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The Podenhaus and its history

by Michael Seifert

When we leave the town center and walk through today's Meranplatz into the slightly uphill Kirchengasse, after a gentle left bend, approximately at the same area of the "Blauen Traube" (owned by Ermann Tollinger), a sublime, almost defiant building comes into view. Perhaps defiant because of the surrounding wall with a large portal that still surrounds it today. It is the building known as the Podenhaus or formerly Tauer House (No. 28), which dates back to the 14th century and, like all the other historically interesting buildings, has had a rather eventful history. The name "Poden" frequently appears in the history of the market, often in connection with other significant buildings. And just as some structures have experienced ups and downs, the generations of the "Poden" family have had a similar fate.



The origin of the house, possibly in a not-so-magnificent form at that time, likely dates back to around 1319, the time of the Hallinger family. In 1431, the seal-bearer Achaz Praun, also called "Edler" (nobility), presumably serving as the market judge around 1432/33, is granted ownership of the house at Gasteig with an orchard (today's parish garden). In the same period, a certain Jörg Galsberger is also mentioned as the market judge.


Achaz Praun claims two houses in a property dispute, the origin of which is unknown: one belonging to Ullreich and Elspet Pehaim, and another "with an orchard at Gasteig" (No. 28), "from which Katrey the Dyvessin pays an annual 60 pennies" (presumably rent for the garden?). A document from 1431 states:

"I, Heinrich Czechner, current market judge of Aussee, who sat in the open granary with a jury of 17 honorable men (note: names known) - hereby acknowledge with this letter that the house with the orchard is awarded to Achaz Praun, and the case against Pehaim must be postponed."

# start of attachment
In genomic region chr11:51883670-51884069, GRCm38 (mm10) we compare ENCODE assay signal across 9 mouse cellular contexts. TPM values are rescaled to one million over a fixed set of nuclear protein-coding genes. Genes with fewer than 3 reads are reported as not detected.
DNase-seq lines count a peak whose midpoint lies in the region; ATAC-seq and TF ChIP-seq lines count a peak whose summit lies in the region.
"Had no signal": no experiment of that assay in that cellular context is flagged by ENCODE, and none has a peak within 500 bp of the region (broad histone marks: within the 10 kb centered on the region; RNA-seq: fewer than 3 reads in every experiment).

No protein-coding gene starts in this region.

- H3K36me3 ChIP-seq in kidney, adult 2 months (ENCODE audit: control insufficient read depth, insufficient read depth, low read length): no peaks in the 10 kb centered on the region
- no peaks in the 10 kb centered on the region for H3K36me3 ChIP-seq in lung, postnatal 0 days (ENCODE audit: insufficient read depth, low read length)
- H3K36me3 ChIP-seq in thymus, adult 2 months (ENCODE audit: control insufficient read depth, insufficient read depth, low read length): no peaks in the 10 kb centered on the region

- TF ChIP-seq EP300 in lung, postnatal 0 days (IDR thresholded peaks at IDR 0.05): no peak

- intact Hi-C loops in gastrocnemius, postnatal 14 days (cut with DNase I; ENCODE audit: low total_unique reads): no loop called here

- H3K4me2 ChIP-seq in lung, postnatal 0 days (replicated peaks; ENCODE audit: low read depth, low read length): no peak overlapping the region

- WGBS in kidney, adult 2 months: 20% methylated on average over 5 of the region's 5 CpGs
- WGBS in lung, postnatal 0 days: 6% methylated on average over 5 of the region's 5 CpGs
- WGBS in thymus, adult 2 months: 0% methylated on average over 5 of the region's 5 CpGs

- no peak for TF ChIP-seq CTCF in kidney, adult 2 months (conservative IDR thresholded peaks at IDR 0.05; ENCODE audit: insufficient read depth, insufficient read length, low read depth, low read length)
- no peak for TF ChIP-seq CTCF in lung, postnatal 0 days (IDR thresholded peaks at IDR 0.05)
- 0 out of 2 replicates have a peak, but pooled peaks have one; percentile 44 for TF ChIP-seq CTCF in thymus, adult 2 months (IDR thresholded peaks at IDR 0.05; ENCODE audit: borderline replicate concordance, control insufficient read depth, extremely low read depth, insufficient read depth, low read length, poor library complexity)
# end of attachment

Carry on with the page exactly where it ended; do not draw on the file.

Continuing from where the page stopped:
However, it is certain that Achaz Praun also held a position in the Hallamt (district office) in 1435, which he later "bestowed" upon his son Wolfgang. In 1462, Wolfgang sells House No. 28 for 550 pounds to Emperor Albrecht VI. Subsequently, the property passes to Emperor Frederick III and Maximilian I.

It is quite certain that the building dates back to the 14th century, although a direct mention of it is only found in a document from 1501. During the renovation in 1994, it became apparent, especially in the cellar, that the building had undergone expansion at least once. The different stone and brick materials, as well as the craftsmanship, suggest this. A brick with the year 1658, found during the renovation in an obvious extension, provides a reliable indication.


As mentioned before, a record from 1501 states that the "Gesellpriester" (chaplain) Hieronymus Strauß sold House No. 28 to the Aussee citizen Andre Scherer. Market tax books used to exist. In the oldest available one in Aussee, dating back to 1556, the house designation appears again as the property of the baker Wolf Hueber. Until 1599, he had to pay one gulden in tax annually. Wolf Hueber's son, Matthäus, who was also an innkeeper and baker, becames the owner in 1614. We also find Matthäus, who was a market judge five times, associated with another significant building.


Associated with another significant building, the "Moser House" (No. 26). In 1629, Matthäus Hueber is involved in a lawsuit over the property with the widow of Hans Moser. The case eventually reaches the highest legal instance, the Hofkammer in Graz, which declares the Moser House as Hueber's property in 1640. This legal dispute sheds light on the close connection between the two neighboring houses.


In the following years, the Podenhaus changes hands several times. In the tax books of 1673, it is listed as the property of the Schmidt family. Around 1680, it is acquired by the Kurzbauer family, who were mill owners and innkeepers. The Kurzbauers, too, had their fair share of legal disputes over the house, as they were involved in conflicts with their neighbors.


In the 19th century, the Podenhaus undergoes further transformations. The Wiesinger family takes ownership, and in 1837, they expand the building by adding a new wing and a garden pavilion. The architectural style of the expansion reflects the prevailing tastes of the time. The Wiesingers, who were merchants and innkeepers, establish a popular inn in the house known as the "Wiesinger Inn."

During the 20th century, the Podenhaus experiences various uses and owners. It serves as a guesthouse, a hotel, and even a police station at one point. In the 1990s, the building undergoes extensive renovation to restore its historical features and convert it into a modern hotel while preserving its unique character.


Today, the Podenhaus stands as a remarkable architectural gem, representing the rich history and heritage of Aussee. Its distinctive design, historical significance, and central location make it a notable landmark in the town center, attracting visitors who appreciate the charm of this centuries-old building.

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